the candle and the flame – nafiza azad | review

The Candle and the Flame by Nafiza Azad


Standalone
Published May 14th 2019 by Scholastic
Age Range: Young Adult
Genre: Fantasy, Romance
Representation:  Indian, Pakistani, and Arab

Rating:

Rating: 4 out of 5.

Synopsis:

Fatima lives in the city of Noor, a thriving stop along the Silk Road. There the music of myriad languages fills the air, and people of all faiths weave their lives together. However, the city bears scars of its recent past, when the chaotic tribe of Shayateen djinn slaughtered its entire population — except for Fatima and two other humans. Now ruled by a new maharajah, Noor is protected from the Shayateen by the Ifrit, djinn of order and reason, and by their commander, Zulfikar.

But when one of the most potent of the Ifrit dies, Fatima is changed in ways she cannot fathom, ways that scare even those who love her. Oud in hand, Fatima is drawn into the intrigues of the maharajah and his sister, the affairs of Zulfikar and the djinn, and the dangers of a magical battlefield.

Nafiza Azad weaves an immersive tale of magic and the importance of names; fiercely independent women; and, perhaps most importantly, the work for harmony within a city of a thousand cultures and cadences. 


🕯️🕯️🕯️🕯️🕯️

trigger and content warnings:

While I had a rocky start with The Candle and the Flame, the writing itself was beautiful and descriptive especially with the incorporation of multiple languages (Arabic, Hindu, Punjabi). It augmented the reading experience. The glossary provided at the end of the book is for readers who aren’t familiar with the languages which I found helped me a lot.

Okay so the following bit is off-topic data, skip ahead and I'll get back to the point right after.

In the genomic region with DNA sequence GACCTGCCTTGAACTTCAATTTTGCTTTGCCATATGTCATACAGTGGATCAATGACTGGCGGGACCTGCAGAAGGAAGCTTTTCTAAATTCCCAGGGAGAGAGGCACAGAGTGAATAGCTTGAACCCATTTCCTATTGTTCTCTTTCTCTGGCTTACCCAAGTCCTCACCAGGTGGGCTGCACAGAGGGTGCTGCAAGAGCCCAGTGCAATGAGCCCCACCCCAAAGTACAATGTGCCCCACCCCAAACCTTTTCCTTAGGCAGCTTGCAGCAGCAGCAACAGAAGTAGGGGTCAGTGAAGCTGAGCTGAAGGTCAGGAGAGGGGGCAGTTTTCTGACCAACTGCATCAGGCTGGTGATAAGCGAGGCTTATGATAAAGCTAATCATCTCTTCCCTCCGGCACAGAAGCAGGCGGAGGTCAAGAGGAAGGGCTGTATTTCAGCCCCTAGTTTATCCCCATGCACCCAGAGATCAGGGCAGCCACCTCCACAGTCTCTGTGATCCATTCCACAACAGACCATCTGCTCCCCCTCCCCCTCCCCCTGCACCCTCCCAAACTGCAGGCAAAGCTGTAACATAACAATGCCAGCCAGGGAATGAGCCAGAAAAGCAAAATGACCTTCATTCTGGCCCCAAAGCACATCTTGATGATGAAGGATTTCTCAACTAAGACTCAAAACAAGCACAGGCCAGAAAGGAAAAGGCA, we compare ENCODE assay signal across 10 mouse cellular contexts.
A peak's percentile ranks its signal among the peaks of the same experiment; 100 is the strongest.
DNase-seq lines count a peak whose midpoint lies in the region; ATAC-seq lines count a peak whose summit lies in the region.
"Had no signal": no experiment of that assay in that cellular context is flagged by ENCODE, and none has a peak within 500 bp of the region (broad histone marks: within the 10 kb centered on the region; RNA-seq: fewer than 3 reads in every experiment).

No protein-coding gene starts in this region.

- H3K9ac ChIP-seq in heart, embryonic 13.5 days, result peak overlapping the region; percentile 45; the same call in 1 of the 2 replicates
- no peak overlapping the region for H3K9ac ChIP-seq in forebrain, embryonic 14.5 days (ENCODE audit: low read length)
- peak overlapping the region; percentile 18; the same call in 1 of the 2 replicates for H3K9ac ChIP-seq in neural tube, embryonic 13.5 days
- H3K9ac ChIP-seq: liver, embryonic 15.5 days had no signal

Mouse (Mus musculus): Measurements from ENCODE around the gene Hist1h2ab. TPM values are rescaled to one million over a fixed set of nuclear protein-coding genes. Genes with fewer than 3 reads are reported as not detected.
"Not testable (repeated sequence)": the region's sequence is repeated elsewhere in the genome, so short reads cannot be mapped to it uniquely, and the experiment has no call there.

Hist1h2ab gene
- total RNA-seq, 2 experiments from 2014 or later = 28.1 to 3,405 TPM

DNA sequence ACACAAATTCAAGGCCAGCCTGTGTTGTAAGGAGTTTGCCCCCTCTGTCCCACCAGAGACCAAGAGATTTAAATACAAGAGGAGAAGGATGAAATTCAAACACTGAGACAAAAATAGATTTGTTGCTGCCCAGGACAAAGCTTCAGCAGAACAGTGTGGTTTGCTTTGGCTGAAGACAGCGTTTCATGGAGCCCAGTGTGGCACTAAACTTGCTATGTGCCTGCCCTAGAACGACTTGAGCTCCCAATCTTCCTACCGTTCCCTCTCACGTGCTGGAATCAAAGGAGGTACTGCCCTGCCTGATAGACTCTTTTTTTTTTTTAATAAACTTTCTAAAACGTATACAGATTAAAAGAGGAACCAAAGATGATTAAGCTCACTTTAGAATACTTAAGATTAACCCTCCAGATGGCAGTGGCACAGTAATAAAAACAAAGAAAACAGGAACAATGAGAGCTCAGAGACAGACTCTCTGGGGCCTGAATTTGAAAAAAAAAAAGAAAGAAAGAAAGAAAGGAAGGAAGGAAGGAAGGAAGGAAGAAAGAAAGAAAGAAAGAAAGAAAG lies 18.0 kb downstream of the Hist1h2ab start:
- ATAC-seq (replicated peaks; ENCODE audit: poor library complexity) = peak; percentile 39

Fatima Ghazala was fearless. Although she felt a little distant, I came to like her. Fiercely protective of her friends and sister, she wouldn’t stop fighting if they came in danger. Bhavya could have been portrayed as the bratty, entitled princess but Nafiza Azad didn’t take that route at all. All Bhavya wanted was to path her own way and hold destiny in her own hands.

“The desert has been a balm to all her hurts. This place with its emptiness and the promise of heat glimmering underneath the sand.”

The city of Noor came alive with multiple languages, traditions, and cultures. Nafiza Azad consistency showed the disparity between the wealthy and the poor, not just in terms of money but in happiness and way of life. In this city, the humans share the land with the magical beings but this fragile peace will not last long. Something brews and war is in the distant future.

In The Candle and the Flame, there’s the theme of female empowerment. Regardless of their status in society, all the women were incredibly badass. They refused to back down in the face of misogyny and discrimination. They were willing to do things others would never.

Unfortunately, despite loving the lush landscape and the beautiful writing, there wasn’t a huge climax. I was more interested in the character developments and the romance than the plot. Zulfikar and Fatima Ghazala’s relationship ramped up a little fast but I still enjoyed them growing closer together.

Overall, the gorgeous and lyrical prose in The Candle and the Flame highlighted the amazing world-building and expansive multicultural universe. Mixed in with supernatural beings like the Djinn, the place becomes more magical and alluring.

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